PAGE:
Most women suffer some short-term side-effects with chemotherapy treatment, although these vary a great deal. Common side effects of chemotherapy include:
- a sore mouth
- mouth ulcers
- muscle and joint aches
- hair loss (anything from slight to complete)
- weight gain
- menopausal symptoms
Remember though, that a lot can be done to help relieve side effects, so if you do experience any of these, tell your oncologist or breast care nurse. For details of different chemotherapy drugs, including side effects, visit Cancer Research UK's website.
Hormones are naturally occurring substances that control the growth and activity of cells in the body. However, the female hormones oestrogen and progesterone can also promote the growth of some breast cancers. Around three out of four breast cancers are sensitive to hormones in this way – these are known as hormone positive breast cancers.
Hormone therapies are tablets that block the production of female hormones or reduce the ability of breast cancer cells to respond to the hormones. They aim to prevent the breast cancer spreading or coming back.
They are only effective in treating breast cancers that are hormone positive (shown using receptor tests). All patients with hormone positive breast cancer should be offered hormone therapy, unless there is a reason this would be unsuitable.
The two types of hormone therapy are:
- Aromatase inhibitors, e.g. anastrazole (Arimidex), exemestane (Aromasin), and letrozole (Femara) - this is for women who have been through the menopause
- Tamoxifen - this is for women before or after the menopause
The exact treatment will vary from person to person, and is typically five or more years in length.
Tamoxifen and aromatase inhibitors can cause menopausal symptoms. Aromatase inhibitors can also cause pain and stiffness and osteoporosis. If you are suffering from severe side effects, we recommend you discuss this with your breast care team or GP.
Targeted (biological) therapy
Targeted therapies attack cancer cells directly (ie target them). They do not usually affect healthy tissues and so do not cause side effects such as sickness and hair loss.
Herceptin (also known as trastuzumab) is the targeted therapy available to treat early breast cancer. It aims to prevent the breast cancer spreading or coming back.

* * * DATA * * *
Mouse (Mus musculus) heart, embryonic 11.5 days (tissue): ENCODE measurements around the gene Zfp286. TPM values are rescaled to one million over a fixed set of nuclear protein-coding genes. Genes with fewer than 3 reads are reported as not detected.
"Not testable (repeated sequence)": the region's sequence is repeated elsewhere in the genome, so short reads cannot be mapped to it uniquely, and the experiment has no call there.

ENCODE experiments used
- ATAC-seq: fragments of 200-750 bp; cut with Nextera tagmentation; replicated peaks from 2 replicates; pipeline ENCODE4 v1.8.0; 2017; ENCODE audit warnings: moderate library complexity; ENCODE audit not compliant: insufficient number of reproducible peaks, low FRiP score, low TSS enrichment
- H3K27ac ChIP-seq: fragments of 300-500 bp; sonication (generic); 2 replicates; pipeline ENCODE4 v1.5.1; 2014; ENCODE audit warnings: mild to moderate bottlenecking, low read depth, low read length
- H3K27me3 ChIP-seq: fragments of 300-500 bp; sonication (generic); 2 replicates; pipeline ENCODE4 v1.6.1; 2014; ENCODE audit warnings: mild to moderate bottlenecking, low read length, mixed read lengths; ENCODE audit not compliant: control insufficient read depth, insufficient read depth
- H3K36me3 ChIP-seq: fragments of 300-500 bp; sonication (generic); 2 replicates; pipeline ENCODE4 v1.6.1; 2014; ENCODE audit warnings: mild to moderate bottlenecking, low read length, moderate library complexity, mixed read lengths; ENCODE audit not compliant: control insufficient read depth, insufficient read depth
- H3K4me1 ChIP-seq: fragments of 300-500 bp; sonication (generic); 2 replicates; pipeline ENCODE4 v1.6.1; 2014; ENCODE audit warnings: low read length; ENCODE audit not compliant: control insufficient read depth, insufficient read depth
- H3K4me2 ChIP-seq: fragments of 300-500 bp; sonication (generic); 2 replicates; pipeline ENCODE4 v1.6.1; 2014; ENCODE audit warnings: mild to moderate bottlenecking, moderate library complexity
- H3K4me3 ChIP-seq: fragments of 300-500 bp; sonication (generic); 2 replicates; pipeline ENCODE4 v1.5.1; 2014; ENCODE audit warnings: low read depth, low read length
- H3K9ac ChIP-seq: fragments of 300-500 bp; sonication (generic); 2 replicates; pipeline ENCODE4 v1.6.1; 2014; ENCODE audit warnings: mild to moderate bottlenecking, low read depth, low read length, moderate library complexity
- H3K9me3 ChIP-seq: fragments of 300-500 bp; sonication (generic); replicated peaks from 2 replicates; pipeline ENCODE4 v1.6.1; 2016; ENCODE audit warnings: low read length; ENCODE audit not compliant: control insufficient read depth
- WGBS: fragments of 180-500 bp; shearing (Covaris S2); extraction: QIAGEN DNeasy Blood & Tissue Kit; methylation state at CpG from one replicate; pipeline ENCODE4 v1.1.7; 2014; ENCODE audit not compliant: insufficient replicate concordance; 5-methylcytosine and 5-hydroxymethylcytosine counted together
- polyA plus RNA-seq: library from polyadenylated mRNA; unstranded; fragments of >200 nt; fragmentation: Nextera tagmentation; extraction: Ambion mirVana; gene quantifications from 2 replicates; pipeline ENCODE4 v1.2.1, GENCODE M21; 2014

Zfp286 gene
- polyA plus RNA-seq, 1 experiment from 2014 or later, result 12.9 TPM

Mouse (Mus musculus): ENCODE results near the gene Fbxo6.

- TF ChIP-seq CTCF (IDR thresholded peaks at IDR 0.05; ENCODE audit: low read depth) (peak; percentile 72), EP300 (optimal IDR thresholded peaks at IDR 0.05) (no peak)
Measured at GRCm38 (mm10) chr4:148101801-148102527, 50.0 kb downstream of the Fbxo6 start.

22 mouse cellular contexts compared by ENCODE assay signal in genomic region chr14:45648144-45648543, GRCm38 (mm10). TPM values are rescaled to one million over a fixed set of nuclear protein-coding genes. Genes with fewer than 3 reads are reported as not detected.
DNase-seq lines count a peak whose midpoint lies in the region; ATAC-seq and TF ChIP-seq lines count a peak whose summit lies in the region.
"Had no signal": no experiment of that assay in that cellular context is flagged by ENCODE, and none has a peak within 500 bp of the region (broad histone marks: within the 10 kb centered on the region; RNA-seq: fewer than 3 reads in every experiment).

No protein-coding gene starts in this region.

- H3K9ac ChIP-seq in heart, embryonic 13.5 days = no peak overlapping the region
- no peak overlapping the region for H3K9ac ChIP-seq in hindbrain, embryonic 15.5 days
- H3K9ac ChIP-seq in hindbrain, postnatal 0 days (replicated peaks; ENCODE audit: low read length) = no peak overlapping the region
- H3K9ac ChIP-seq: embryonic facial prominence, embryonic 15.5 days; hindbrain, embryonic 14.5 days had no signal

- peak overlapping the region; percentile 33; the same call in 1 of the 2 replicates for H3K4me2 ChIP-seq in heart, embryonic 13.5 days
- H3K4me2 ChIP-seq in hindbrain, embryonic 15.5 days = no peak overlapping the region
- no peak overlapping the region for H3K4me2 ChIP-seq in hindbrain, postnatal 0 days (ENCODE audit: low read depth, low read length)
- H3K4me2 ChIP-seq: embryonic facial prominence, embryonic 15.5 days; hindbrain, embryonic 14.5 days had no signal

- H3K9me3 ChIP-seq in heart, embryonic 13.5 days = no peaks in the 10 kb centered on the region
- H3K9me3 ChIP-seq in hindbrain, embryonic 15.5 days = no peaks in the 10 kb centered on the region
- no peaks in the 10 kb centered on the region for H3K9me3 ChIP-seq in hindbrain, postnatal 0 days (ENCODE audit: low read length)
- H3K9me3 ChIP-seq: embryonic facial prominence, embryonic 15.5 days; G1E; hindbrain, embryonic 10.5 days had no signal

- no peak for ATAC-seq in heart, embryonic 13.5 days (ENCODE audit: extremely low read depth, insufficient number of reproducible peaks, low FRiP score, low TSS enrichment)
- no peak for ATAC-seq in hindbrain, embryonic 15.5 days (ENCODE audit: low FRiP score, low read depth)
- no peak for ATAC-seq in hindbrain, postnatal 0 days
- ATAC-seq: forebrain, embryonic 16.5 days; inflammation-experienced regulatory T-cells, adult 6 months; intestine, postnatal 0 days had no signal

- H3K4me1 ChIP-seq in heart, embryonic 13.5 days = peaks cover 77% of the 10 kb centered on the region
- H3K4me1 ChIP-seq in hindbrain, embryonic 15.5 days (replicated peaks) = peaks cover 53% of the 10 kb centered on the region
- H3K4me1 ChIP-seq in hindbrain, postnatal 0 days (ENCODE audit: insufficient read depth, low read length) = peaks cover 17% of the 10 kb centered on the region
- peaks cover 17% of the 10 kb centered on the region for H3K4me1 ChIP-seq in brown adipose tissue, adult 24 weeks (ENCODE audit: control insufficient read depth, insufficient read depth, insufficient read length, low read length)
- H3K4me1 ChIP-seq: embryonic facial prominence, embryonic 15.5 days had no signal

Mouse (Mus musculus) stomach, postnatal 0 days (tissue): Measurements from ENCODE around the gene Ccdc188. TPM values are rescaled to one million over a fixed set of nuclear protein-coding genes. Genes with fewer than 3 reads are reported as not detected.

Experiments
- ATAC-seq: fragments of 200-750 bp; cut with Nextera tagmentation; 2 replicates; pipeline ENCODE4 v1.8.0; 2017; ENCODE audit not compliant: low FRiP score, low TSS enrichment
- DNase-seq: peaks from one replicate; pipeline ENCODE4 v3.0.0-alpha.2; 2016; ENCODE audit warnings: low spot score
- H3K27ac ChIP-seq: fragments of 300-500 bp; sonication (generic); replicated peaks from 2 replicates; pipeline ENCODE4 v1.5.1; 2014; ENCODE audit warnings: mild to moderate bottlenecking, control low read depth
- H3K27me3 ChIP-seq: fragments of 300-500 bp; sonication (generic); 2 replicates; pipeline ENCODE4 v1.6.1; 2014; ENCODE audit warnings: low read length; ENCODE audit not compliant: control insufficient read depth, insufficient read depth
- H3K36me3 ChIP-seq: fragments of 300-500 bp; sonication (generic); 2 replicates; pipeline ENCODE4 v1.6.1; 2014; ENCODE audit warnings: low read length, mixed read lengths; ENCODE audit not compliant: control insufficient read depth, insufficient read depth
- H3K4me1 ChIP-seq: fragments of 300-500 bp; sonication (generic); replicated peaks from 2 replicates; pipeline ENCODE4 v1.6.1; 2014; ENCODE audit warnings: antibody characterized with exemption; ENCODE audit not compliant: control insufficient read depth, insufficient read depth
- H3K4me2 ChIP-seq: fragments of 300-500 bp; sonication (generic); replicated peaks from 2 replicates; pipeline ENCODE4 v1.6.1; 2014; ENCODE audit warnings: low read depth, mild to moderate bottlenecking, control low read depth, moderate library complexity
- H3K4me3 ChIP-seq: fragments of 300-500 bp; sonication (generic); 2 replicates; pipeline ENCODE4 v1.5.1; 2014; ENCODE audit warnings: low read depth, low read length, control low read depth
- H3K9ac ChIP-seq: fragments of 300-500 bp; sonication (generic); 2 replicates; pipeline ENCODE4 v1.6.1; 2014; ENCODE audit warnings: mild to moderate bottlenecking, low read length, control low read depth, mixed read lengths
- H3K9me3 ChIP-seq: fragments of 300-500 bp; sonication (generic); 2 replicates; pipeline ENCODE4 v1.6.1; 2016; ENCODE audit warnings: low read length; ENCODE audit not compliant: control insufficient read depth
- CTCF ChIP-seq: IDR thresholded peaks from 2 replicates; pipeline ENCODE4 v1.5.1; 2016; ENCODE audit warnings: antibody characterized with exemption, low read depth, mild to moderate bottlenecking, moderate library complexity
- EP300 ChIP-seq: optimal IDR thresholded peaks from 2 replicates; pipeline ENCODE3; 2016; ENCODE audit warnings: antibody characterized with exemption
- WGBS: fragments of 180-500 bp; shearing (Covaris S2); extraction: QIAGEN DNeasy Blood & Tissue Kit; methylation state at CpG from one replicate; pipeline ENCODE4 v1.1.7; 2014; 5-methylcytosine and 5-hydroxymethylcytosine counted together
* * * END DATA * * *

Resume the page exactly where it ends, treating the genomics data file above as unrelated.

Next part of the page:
Herceptin targets breast cancers that express high levels of a protein called HER2. These breast cancers are known as HER2 positive breast cancers (shown using receptor tests) and account for around one in five breast cancers. Patients with HER2 negative cancers (those with low levels of HER2) do not benefit from Herceptin.
Women taking Herceptin may experience some side-effects including flu-like symptoms, and it can lead to heart problems. Due to this risk, Herceptin may not be a suitable treatment for everyone and all patients should have their heart function assessed before and during treatment.
After you have been treated for breast cancer, you and your breast care team should agree on a care plan. The purpose of follow up is to detect and treat any local recurrence of breast cancer, deal with the side-effects of treatments and provide psychological support.
As part of your follow up, you should be offered regular mammography. You will also be seen regularly by a breast care nurse or doctor for a few years (often around five) for a physical examination and to discuss any problems or concerns you may have.
If you’d like emotional support or advice from a nurse or counsellor, you may wish to visit the Breast Cancer Care website or call them on 0808 800 6000. If you’d like emotional support or financial advice, you may wish to visit the Macmillan Cancer Support website or call them on 0808 808 0000.
Information last reviewed: 21 August 2013.